A president seemingly still preoccupied with his own false allegations of past electoral fraud uses the power of the federal government to undermine democracy.
That may sound familiar to detractors of Donald Trump in the U.S., but it’s how critics are describing a different leader in North America: Mexico’s Andrés Manuel López Obrador.
In the hours after Mexico’s Congress approved historic changes to the country’s election authority, late Wednesday, the criticism has been swift and phrased in dire terms — that Mexico’s democracy itself is at stake — which López Obrador has rejected, describing the moves as needed reform for an out-of-touch organization.
But the critics are missing one key constituent: the administration of U.S. President Joe Biden.
On Wednesday, Mexico’s Senate approved changes backed by López Obrador to the National Election Institute, known by its initials in Spanish as the INE. The independent authority is beloved by many Mexicans for its role in securing free and fair elections and transitioning the country away from nearly a century of the one-party rule just over two decades ago.
The new legislation, which Mexico’s lower house, the Chamber of Deputies, passed in December and which López Obrador is expected to soon sign into law ahead of likely legal challenges, will cut the INE’s budget, hamstring its ability to penalize candidates for campaign finance violations and loosen rules on public officials campaigning while in office.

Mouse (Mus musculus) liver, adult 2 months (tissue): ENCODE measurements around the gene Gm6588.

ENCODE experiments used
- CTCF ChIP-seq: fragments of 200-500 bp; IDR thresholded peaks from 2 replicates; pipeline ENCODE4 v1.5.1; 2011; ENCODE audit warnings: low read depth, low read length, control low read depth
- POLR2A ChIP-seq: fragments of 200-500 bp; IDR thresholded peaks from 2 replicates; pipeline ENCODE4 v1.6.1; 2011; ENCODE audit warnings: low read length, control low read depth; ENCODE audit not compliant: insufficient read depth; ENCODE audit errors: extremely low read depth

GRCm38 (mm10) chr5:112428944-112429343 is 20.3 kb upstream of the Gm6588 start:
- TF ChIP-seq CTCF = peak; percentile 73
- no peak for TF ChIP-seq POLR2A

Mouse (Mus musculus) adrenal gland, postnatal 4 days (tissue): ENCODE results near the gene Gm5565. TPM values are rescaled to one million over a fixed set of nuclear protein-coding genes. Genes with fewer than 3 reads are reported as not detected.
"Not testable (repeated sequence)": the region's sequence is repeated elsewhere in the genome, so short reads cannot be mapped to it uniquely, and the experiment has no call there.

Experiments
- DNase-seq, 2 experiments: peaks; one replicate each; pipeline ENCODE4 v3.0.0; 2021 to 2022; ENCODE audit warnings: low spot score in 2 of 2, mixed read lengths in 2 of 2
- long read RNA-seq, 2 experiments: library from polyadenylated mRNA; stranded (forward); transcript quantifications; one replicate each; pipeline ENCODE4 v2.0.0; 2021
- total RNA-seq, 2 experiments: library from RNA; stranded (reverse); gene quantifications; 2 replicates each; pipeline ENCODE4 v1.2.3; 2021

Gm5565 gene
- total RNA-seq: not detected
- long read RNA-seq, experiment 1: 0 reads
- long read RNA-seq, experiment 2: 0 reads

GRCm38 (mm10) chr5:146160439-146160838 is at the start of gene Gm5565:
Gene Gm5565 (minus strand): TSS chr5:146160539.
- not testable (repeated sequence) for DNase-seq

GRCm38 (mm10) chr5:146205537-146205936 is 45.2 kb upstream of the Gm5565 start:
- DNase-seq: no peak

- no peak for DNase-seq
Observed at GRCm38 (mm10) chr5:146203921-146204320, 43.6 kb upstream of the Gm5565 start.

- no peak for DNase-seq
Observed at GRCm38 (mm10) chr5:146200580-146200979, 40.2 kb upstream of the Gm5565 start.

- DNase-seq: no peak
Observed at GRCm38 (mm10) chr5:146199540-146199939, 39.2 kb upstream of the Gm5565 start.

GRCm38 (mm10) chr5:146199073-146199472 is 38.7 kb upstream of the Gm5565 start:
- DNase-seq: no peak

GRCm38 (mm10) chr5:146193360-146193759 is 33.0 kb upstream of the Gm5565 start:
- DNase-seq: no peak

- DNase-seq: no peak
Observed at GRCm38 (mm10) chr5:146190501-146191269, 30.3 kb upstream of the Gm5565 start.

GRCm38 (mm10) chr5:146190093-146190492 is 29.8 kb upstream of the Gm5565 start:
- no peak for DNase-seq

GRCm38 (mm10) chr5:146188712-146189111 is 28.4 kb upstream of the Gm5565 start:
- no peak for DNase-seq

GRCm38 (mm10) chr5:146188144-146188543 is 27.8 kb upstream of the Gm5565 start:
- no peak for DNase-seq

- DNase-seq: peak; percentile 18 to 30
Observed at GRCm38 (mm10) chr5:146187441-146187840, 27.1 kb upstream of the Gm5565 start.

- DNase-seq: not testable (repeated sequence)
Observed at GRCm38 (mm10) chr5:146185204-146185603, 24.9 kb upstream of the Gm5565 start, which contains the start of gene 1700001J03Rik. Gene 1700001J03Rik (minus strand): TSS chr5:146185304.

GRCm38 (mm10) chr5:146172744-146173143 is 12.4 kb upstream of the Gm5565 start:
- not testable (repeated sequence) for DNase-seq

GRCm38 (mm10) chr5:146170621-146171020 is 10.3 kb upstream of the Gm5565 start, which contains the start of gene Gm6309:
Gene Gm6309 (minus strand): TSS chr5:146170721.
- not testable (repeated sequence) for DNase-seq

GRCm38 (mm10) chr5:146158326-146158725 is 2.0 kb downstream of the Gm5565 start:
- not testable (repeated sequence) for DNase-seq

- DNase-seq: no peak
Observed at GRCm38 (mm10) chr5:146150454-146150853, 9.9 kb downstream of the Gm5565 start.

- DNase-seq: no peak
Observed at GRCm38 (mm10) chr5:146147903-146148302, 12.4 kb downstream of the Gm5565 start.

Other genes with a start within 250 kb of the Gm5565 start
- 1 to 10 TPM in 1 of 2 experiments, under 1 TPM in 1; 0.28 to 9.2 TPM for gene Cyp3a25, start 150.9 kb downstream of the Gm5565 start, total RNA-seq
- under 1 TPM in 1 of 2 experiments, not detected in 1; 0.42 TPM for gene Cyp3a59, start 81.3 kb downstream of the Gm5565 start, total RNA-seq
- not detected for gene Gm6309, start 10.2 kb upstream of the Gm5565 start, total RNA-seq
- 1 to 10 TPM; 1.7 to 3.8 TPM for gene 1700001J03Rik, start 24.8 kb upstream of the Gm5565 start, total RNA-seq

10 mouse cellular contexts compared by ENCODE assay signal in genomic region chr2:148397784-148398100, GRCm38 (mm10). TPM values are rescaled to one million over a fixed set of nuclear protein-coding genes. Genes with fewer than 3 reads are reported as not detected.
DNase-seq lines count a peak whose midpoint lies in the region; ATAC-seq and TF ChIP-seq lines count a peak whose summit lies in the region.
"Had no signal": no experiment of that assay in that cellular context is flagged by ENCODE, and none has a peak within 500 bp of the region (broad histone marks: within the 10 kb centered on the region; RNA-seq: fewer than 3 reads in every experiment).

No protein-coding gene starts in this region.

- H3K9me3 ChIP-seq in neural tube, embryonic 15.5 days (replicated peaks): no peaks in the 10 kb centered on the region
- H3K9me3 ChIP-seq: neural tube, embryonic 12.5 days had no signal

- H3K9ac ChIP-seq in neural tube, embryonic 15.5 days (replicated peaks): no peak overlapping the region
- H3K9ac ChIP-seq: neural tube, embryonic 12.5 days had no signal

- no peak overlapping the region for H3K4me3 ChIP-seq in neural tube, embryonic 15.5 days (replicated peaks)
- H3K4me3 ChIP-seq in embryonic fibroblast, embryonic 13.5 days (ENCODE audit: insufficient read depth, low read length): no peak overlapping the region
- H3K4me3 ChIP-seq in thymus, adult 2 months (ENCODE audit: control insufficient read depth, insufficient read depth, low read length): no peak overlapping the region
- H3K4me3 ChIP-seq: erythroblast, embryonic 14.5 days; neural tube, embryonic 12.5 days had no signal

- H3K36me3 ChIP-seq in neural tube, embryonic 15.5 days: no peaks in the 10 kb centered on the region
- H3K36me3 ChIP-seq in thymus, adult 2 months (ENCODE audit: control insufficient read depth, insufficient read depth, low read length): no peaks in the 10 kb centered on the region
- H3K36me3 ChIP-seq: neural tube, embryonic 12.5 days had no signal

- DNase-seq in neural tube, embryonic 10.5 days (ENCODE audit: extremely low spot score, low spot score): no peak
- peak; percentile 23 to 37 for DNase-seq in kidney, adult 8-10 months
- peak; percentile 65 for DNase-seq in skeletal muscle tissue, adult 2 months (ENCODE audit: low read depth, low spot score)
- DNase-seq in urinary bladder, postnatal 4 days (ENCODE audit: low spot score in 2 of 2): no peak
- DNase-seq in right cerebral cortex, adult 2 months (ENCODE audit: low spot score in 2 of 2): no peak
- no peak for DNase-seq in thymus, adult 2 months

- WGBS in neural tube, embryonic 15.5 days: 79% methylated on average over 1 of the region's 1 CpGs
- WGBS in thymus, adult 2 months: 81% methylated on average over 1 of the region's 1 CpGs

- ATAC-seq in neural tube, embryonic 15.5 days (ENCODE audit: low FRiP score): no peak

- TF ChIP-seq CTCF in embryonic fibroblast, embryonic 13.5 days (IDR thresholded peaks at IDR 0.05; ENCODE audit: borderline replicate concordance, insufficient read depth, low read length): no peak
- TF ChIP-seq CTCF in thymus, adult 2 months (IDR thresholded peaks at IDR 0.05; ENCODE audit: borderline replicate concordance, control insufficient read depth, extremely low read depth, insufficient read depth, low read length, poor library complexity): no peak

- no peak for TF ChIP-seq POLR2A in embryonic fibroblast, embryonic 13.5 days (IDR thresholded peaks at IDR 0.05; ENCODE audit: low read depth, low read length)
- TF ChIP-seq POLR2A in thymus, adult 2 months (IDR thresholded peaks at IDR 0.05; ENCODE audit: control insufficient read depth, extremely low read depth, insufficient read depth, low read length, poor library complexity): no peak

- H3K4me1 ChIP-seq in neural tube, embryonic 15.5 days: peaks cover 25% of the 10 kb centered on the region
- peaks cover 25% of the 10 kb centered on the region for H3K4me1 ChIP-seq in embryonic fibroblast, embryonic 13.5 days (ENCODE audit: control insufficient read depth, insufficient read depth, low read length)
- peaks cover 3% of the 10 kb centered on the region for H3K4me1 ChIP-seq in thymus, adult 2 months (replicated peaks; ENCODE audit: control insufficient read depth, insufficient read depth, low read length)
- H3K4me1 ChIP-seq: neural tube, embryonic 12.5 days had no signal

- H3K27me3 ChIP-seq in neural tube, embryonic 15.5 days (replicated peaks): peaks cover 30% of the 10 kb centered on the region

By the INE’s own estimates, those budget cuts will force it to cut as much as 85% of its staff. That could mean fewer polling places or less secure electoral rolls — real impacts on the agency’s ability to credibly administer federal elections, according to analysts.
Lorenzo Cordova, head of the INE, has criticized the legislation, which comes the year before Mexico’s next presidential race.
“Mexico’s electoral system was set up after decades of one-party rule with strict controls to prevent the government from meddling in elections. Now the government is rolling back some of those controls. These drastic changes to the election rules will benefit the president’s party and make it harder for opposition parties to get a fair shot in the upcoming elections,” Tyler Mattiace, Human Rights Watch’s Mexico, and Central America researcher, concluded.